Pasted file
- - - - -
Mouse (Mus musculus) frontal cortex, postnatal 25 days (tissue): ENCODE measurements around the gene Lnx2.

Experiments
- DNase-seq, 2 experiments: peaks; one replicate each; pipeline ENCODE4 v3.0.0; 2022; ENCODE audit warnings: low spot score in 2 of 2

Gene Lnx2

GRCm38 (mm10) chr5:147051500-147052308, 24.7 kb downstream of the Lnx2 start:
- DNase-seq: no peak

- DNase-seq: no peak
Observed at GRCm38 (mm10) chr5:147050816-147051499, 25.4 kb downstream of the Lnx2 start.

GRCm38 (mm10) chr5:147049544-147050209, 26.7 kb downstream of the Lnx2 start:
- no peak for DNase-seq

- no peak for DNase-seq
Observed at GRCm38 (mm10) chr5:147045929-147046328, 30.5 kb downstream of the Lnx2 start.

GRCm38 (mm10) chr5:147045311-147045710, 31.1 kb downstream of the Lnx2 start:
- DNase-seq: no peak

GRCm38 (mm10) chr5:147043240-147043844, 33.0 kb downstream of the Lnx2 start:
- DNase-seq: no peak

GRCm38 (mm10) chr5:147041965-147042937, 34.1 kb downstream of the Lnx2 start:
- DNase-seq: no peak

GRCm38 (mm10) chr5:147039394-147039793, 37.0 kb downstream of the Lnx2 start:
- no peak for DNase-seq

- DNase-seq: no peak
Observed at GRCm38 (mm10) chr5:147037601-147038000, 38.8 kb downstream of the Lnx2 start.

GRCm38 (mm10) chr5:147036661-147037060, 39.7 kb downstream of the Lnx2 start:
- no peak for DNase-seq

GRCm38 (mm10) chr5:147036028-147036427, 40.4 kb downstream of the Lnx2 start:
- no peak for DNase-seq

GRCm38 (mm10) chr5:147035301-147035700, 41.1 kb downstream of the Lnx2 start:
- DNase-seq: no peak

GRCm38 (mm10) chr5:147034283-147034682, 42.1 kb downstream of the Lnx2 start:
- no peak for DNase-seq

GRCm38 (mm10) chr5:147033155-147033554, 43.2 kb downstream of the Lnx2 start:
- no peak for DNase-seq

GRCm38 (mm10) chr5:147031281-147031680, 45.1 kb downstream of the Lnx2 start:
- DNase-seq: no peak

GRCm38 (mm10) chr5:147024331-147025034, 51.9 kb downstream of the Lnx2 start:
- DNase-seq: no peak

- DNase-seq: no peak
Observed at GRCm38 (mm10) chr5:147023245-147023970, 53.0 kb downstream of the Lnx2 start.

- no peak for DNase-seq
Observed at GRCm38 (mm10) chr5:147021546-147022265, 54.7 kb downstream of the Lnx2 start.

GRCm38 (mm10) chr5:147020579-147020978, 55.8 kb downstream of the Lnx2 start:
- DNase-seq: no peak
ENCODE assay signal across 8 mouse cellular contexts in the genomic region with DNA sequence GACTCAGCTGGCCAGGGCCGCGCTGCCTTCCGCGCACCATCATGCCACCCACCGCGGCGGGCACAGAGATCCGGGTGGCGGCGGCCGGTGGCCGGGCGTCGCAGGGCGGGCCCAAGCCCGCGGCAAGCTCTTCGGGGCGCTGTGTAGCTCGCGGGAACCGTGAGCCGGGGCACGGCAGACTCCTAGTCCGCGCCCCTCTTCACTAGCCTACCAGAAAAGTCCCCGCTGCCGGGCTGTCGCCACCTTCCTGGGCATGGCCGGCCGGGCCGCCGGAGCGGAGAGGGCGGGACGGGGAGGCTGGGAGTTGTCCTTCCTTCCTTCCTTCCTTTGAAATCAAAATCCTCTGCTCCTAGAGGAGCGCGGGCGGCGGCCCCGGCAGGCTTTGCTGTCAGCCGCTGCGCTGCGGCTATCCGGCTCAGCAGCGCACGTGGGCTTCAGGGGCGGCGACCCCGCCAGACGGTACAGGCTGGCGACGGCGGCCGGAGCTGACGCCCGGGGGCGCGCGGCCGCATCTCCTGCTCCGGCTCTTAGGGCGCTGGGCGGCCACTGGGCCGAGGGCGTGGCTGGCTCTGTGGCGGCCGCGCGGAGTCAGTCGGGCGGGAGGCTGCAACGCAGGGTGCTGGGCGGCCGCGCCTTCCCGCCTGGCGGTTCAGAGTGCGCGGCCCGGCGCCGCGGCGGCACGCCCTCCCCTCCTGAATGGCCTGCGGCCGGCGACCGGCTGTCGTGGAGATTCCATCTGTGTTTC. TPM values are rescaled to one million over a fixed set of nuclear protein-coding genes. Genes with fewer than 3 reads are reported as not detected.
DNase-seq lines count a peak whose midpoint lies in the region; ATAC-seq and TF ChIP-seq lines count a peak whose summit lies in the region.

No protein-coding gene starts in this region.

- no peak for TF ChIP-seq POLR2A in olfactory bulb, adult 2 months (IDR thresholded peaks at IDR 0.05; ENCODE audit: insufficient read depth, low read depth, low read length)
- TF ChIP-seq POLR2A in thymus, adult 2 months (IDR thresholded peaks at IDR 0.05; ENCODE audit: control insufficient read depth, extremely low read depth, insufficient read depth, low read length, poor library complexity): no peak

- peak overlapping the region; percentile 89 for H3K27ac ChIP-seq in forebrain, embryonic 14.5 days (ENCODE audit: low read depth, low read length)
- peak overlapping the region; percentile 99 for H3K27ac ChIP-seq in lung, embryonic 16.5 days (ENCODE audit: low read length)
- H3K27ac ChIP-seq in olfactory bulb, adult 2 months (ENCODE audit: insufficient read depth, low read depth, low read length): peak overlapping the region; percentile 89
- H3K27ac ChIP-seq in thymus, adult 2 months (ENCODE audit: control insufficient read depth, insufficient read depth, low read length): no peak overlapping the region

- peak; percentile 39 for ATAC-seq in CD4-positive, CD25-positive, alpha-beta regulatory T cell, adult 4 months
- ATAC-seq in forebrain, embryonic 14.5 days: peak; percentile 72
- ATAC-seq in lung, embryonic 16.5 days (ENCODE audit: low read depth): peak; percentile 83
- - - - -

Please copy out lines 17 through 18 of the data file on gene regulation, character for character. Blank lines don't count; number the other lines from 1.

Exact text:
GRCm38 (mm10) chr5:147041965-147042937, 34.1 kb downstream of the Lnx2 start:
- DNase-seq: no peak